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1993 Publications

Anaerobic Testing and Evaluationby Gilbert W. Gleim, Ph.D.Nicholas Institute of Sports Medicine and Athletic Trauma, Lenox Hill Hospital, 130 East 77th Street, New York, NY 10021. - last modified 2013-02-09 00:00
Med Exerc Nutr Health 1993;2:27-35

 

Anaerobic power is by definition derived from ATP produced via phosphocreatine and glycolysis. Anaerobic and aerobic energy production usually occurs in muscle groups even during very short events, which are typically called anaerobic. Work that can be generated from anaerobic energy sources is influenced by the series elastic component of skeletal muscle, muscle temperature, and prior exercise.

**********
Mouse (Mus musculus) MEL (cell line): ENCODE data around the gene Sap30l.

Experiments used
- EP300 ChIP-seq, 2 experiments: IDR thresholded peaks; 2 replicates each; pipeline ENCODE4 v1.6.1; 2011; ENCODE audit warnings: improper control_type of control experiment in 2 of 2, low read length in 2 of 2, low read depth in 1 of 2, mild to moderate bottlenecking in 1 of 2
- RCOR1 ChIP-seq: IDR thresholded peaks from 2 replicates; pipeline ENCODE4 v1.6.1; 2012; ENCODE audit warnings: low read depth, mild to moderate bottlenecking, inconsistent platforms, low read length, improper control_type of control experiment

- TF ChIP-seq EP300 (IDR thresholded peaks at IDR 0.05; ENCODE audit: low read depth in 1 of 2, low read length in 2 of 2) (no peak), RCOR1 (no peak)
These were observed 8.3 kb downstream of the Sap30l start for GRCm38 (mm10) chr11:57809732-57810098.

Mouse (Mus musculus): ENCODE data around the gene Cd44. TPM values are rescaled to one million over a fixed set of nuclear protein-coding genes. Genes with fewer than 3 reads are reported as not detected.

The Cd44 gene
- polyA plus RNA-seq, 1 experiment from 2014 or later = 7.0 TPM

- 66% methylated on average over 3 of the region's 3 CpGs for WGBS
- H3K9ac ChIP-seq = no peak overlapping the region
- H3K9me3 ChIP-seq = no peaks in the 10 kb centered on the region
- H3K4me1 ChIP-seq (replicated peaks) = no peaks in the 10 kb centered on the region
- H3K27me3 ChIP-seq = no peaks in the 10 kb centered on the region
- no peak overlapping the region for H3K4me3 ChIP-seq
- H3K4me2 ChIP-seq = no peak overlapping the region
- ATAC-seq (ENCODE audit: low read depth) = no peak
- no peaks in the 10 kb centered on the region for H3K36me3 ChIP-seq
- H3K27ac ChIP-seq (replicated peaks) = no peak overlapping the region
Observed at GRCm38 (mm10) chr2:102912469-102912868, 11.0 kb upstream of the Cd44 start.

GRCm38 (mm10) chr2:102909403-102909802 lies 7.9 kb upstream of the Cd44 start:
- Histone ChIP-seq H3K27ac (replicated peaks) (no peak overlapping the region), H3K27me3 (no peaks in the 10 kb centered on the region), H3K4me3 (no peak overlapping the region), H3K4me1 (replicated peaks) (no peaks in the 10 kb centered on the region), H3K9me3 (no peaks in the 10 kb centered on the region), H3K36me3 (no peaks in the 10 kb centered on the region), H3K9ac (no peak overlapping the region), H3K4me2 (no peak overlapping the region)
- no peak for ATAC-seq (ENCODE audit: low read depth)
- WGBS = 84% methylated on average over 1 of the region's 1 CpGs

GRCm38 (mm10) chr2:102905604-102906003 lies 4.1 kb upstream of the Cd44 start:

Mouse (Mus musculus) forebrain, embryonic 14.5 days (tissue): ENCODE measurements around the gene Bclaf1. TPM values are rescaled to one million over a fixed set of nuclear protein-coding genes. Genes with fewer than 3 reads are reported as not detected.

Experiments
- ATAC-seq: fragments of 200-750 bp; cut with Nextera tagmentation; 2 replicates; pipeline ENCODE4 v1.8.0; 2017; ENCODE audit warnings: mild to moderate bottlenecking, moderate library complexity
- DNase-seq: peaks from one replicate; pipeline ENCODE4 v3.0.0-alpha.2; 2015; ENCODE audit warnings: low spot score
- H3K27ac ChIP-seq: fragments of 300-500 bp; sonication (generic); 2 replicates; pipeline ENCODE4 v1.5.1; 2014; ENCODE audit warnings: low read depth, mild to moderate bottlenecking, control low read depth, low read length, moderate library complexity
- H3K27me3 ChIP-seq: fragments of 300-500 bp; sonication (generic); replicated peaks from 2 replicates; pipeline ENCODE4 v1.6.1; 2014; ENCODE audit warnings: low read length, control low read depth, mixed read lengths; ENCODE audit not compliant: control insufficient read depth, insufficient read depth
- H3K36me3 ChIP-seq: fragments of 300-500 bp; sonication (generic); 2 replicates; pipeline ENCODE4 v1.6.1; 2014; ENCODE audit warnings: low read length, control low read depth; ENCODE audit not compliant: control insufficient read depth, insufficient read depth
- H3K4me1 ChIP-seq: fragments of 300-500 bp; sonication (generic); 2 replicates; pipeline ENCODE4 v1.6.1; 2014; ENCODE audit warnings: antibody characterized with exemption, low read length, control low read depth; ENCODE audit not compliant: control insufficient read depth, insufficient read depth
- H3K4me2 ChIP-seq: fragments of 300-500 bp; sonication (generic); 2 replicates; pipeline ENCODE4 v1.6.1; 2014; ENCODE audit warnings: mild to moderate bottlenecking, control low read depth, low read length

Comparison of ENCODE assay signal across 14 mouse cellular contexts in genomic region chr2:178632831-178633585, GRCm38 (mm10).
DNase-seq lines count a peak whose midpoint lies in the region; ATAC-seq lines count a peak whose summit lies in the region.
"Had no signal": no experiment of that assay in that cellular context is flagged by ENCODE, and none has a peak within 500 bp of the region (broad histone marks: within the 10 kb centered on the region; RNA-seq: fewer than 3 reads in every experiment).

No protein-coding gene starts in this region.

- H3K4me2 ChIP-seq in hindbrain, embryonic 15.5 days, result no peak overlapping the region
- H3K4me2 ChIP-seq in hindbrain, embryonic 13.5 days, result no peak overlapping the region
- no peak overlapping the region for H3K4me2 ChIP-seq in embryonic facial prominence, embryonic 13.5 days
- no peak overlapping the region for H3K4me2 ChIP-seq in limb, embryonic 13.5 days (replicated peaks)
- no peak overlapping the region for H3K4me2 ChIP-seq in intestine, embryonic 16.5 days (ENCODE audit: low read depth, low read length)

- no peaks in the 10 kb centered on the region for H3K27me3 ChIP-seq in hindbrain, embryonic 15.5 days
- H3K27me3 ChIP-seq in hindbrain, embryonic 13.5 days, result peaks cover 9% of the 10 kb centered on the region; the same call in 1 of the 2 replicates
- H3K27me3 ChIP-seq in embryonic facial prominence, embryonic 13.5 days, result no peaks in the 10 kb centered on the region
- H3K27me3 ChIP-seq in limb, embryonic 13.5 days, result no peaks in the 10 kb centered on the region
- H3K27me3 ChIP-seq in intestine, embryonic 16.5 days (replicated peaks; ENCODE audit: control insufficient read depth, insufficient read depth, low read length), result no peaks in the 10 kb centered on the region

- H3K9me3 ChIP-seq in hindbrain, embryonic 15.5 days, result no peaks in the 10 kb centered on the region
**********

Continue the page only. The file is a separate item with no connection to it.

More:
Tests of anaerobic power must be performed with the ability to measure work within seconds of the onset of activity, while anaerobic capacity is measured over longer periods of time up to 90 s. Differences in anaerobic power noted between men and women are clearly influenced by differences in body composition.

The decline in anaerobic power that occurs with age may be due to a decline in lean body mass and therefore could theoretically be abated by interval training. The effects of aging on anaerobic power remains an area for future research.